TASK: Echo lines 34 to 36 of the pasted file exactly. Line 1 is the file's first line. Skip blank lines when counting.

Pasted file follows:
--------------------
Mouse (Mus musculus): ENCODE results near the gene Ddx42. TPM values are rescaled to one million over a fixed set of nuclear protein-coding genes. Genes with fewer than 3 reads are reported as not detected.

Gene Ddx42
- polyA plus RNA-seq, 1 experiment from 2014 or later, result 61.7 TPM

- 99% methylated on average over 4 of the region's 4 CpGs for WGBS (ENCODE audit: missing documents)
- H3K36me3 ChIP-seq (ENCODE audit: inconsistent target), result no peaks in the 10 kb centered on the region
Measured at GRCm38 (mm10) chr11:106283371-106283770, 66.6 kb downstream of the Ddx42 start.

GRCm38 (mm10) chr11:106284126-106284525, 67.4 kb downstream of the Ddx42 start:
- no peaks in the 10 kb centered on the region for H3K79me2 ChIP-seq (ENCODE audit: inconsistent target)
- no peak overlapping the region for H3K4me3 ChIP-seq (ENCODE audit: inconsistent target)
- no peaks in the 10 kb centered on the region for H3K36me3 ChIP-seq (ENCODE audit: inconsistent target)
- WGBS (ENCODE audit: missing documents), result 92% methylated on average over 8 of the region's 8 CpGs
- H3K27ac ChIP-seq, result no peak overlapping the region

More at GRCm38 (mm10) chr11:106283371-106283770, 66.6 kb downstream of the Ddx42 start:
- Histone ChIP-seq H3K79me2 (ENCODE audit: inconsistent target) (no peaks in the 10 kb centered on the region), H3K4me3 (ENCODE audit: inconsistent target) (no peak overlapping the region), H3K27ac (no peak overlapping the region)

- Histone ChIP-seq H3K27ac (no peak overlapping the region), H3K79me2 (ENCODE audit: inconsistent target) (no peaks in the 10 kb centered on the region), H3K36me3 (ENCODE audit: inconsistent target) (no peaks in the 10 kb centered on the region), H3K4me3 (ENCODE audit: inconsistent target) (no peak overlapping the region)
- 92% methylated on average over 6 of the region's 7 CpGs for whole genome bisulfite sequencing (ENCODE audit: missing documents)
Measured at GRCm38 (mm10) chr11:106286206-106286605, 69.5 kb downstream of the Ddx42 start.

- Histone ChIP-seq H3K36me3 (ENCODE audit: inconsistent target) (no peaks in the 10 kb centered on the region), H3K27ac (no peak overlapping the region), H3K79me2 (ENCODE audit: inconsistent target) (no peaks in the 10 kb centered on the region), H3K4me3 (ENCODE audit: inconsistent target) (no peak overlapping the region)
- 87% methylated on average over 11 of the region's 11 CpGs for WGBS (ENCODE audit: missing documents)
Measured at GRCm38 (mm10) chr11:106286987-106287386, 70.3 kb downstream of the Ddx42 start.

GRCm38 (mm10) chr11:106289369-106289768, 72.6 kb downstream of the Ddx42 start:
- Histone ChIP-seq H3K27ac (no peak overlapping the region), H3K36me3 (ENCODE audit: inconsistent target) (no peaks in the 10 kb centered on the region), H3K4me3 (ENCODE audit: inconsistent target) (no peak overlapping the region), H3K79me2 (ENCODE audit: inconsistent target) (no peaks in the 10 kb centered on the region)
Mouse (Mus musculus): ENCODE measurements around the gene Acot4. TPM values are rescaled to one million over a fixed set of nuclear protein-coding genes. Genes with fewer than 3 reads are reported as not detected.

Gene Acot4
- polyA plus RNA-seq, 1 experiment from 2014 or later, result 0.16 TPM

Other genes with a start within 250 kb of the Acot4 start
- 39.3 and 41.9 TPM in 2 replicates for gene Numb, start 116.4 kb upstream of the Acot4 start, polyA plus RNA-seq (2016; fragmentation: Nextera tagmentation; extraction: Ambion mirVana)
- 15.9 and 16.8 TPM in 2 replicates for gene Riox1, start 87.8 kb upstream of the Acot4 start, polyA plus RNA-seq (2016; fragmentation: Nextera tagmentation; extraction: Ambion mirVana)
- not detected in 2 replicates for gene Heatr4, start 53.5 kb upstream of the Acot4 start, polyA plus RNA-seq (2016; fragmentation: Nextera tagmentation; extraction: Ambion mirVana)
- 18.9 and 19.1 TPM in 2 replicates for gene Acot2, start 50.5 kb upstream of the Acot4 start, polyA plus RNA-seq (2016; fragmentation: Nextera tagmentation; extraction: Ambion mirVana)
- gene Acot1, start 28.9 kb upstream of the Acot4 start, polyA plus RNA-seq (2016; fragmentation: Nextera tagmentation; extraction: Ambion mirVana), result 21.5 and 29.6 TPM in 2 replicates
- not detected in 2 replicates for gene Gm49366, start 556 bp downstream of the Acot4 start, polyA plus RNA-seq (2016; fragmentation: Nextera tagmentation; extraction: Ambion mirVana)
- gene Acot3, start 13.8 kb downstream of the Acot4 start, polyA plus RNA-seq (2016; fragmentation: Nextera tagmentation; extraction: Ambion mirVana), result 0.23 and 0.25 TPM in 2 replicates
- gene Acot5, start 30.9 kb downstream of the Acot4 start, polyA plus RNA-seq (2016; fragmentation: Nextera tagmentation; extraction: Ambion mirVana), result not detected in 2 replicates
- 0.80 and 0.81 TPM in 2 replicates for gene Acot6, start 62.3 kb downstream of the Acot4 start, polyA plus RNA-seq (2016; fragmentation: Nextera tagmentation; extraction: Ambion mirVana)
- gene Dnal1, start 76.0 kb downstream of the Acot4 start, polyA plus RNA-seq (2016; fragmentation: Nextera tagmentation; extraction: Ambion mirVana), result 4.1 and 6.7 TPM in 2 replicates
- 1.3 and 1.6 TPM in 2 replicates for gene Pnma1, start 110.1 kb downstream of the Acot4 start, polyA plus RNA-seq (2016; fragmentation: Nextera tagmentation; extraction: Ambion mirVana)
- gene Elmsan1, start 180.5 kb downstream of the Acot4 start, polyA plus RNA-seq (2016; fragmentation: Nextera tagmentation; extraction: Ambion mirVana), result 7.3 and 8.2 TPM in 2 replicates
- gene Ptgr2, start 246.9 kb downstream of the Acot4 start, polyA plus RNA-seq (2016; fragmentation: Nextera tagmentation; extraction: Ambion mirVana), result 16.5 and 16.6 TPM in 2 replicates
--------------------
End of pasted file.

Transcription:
- gene Acot5, start 30.9 kb downstream of the Acot4 start, polyA plus RNA-seq (2016; fragmentation: Nextera tagmentation; extraction: Ambion mirVana), result not detected in 2 replicates
- 0.80 and 0.81 TPM in 2 replicates for gene Acot6, start 62.3 kb downstream of the Acot4 start, polyA plus RNA-seq (2016; fragmentation: Nextera tagmentation; extraction: Ambion mirVana)
- gene Dnal1, start 76.0 kb downstream of the Acot4 start, polyA plus RNA-seq (2016; fragmentation: Nextera tagmentation; extraction: Ambion mirVana), result 4.1 and 6.7 TPM in 2 replicates